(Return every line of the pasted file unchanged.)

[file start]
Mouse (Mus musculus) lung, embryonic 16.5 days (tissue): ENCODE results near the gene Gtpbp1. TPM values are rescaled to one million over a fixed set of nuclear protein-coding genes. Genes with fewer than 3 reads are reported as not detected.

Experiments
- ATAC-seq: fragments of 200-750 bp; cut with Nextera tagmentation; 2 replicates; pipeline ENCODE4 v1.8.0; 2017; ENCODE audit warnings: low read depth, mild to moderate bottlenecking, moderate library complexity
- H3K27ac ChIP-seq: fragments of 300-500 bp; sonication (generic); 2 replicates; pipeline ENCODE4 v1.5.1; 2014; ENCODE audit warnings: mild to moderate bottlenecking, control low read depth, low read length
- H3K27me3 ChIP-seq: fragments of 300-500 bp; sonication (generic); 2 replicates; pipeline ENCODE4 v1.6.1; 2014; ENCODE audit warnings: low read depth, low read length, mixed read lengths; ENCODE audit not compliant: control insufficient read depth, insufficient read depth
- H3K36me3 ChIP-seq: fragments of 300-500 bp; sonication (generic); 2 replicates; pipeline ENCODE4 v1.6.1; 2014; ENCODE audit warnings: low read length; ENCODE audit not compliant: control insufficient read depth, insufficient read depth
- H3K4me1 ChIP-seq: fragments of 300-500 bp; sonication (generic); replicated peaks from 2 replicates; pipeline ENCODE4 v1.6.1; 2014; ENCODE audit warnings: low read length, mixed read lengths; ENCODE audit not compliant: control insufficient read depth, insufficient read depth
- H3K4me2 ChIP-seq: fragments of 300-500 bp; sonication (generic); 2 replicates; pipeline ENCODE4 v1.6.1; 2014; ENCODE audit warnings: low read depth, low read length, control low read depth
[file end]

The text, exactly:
Mouse (Mus musculus) lung, embryonic 16.5 days (tissue): ENCODE results near the gene Gtpbp1. TPM values are rescaled to one million over a fixed set of nuclear protein-coding genes. Genes with fewer than 3 reads are reported as not detected.

Experiments
- ATAC-seq: fragments of 200-750 bp; cut with Nextera tagmentation; 2 replicates; pipeline ENCODE4 v1.8.0; 2017; ENCODE audit warnings: low read depth, mild to moderate bottlenecking, moderate library complexity
- H3K27ac ChIP-seq: fragments of 300-500 bp; sonication (generic); 2 replicates; pipeline ENCODE4 v1.5.1; 2014; ENCODE audit warnings: mild to moderate bottlenecking, control low read depth, low read length
- H3K27me3 ChIP-seq: fragments of 300-500 bp; sonication (generic); 2 replicates; pipeline ENCODE4 v1.6.1; 2014; ENCODE audit warnings: low read depth, low read length, mixed read lengths; ENCODE audit not compliant: control insufficient read depth, insufficient read depth
- H3K36me3 ChIP-seq: fragments of 300-500 bp; sonication (generic); 2 replicates; pipeline ENCODE4 v1.6.1; 2014; ENCODE audit warnings: low read length; ENCODE audit not compliant: control insufficient read depth, insufficient read depth
- H3K4me1 ChIP-seq: fragments of 300-500 bp; sonication (generic); replicated peaks from 2 replicates; pipeline ENCODE4 v1.6.1; 2014; ENCODE audit warnings: low read length, mixed read lengths; ENCODE audit not compliant: control insufficient read depth, insufficient read depth
- H3K4me2 ChIP-seq: fragments of 300-500 bp; sonication (generic); 2 replicates; pipeline ENCODE4 v1.6.1; 2014; ENCODE audit warnings: low read depth, low read length, control low read depth